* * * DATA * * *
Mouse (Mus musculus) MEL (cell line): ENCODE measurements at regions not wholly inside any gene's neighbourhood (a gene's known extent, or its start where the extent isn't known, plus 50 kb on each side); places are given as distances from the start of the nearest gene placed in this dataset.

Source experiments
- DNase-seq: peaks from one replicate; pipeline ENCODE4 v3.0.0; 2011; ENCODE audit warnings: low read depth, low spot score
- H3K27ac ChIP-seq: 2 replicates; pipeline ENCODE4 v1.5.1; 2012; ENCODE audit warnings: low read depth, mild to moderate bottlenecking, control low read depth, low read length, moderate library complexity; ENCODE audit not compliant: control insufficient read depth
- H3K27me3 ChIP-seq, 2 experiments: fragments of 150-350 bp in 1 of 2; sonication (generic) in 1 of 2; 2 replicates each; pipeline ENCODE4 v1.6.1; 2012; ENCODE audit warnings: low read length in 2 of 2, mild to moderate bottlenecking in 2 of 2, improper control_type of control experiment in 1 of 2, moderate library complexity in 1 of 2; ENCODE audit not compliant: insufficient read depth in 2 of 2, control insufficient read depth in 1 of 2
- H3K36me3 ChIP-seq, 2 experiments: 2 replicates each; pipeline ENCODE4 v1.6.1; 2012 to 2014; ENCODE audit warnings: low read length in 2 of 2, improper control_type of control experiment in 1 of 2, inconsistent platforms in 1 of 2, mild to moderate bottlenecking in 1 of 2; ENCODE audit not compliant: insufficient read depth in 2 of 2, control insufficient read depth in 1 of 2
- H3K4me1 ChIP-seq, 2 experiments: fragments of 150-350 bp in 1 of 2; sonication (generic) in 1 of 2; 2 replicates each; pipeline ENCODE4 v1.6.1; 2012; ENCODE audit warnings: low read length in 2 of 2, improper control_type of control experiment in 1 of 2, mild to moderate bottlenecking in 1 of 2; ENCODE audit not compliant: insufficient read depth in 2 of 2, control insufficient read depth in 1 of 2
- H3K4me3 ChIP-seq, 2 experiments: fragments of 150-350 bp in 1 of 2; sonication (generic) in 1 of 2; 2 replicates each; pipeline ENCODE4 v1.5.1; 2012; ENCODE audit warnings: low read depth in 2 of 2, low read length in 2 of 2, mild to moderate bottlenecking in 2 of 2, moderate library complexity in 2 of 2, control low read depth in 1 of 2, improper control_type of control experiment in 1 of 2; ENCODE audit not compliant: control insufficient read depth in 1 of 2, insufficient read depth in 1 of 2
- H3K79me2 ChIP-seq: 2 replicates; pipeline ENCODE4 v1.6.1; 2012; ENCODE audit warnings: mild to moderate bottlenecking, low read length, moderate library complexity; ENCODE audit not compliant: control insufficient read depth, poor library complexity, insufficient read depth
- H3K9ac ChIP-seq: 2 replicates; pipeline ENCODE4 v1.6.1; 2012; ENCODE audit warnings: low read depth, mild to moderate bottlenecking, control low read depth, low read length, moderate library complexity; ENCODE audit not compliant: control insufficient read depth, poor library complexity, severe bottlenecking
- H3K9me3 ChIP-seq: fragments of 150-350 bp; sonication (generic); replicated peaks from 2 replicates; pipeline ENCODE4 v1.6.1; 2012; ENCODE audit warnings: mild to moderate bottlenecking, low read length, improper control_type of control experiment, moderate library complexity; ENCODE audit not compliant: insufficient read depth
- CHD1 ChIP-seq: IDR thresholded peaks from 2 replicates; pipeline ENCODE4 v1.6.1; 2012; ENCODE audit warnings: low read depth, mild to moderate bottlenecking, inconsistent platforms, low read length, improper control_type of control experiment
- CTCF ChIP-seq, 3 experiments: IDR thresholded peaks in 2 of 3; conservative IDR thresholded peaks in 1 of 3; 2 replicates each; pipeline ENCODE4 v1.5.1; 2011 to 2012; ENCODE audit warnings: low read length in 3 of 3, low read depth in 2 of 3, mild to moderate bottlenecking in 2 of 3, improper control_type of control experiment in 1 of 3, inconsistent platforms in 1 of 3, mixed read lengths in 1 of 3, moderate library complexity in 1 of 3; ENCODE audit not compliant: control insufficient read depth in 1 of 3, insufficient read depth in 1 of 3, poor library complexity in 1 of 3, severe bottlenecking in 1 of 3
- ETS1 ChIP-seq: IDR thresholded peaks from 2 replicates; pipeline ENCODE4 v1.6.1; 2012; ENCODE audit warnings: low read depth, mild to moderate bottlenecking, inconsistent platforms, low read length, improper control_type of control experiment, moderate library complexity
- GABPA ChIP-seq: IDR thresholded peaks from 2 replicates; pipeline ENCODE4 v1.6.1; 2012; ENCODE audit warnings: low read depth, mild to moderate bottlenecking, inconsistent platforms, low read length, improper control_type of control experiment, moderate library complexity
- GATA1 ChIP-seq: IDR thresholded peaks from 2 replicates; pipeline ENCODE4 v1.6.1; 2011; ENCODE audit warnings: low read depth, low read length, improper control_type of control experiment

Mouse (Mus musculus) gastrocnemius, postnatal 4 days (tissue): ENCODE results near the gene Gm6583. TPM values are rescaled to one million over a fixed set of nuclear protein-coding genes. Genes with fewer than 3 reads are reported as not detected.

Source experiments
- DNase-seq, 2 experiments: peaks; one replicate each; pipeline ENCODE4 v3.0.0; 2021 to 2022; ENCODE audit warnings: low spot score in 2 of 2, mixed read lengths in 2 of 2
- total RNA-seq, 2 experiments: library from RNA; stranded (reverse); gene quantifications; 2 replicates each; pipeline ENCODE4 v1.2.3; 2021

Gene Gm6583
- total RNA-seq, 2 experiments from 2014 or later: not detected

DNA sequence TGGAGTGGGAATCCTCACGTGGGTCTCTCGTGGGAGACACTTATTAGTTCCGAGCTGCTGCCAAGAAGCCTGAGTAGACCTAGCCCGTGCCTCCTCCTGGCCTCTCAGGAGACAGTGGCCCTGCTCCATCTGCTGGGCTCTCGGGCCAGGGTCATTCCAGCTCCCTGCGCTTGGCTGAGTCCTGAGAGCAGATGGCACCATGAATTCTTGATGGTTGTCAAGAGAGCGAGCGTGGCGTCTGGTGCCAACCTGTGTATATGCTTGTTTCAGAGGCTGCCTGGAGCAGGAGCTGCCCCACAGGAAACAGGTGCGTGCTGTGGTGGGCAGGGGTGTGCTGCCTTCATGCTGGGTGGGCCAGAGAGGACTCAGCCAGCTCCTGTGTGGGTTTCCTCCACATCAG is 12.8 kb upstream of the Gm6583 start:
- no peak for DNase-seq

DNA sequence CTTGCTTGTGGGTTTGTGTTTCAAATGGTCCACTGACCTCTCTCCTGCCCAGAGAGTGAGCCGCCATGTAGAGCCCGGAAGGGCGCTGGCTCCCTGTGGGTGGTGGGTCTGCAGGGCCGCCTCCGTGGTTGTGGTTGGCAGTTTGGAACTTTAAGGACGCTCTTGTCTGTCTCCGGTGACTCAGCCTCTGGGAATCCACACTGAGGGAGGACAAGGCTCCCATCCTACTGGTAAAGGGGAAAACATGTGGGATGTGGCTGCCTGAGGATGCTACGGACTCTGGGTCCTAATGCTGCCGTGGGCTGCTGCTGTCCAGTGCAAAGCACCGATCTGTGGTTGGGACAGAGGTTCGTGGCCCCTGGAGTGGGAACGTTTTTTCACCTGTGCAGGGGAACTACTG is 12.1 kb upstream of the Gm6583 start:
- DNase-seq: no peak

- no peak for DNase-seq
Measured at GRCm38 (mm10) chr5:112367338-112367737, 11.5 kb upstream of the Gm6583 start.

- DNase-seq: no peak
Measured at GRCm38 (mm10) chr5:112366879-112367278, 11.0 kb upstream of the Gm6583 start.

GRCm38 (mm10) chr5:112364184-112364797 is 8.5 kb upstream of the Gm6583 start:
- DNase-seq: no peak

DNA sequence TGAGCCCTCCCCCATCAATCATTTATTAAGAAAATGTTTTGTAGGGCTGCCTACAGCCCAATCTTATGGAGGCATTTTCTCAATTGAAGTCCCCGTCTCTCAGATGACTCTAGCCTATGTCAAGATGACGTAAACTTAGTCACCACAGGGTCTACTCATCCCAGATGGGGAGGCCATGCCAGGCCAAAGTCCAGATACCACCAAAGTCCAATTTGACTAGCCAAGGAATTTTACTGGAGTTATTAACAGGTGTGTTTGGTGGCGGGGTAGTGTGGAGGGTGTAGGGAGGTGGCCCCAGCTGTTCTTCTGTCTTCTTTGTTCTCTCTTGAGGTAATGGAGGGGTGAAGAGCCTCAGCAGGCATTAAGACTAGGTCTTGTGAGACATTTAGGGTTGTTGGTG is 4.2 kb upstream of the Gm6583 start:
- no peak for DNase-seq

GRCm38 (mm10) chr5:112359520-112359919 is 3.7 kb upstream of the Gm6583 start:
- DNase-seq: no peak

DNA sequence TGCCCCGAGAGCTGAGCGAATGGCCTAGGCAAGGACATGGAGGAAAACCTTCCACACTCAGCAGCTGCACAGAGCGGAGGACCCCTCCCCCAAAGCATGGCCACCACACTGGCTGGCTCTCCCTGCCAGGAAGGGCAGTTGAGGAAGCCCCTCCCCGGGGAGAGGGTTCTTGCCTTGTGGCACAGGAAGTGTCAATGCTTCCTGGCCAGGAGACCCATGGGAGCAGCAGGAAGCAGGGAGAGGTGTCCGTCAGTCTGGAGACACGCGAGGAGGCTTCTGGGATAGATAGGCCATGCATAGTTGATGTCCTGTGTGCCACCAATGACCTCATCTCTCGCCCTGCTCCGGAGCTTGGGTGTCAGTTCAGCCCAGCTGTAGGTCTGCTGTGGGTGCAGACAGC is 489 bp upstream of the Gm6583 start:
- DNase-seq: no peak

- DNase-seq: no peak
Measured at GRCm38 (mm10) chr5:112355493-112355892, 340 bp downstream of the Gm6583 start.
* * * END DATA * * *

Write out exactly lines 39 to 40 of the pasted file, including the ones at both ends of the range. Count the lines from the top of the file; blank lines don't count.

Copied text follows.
- DNase-seq: no peak
Measured at GRCm38 (mm10) chr5:112355493-112355892, 340 bp downstream of the Gm6583 start.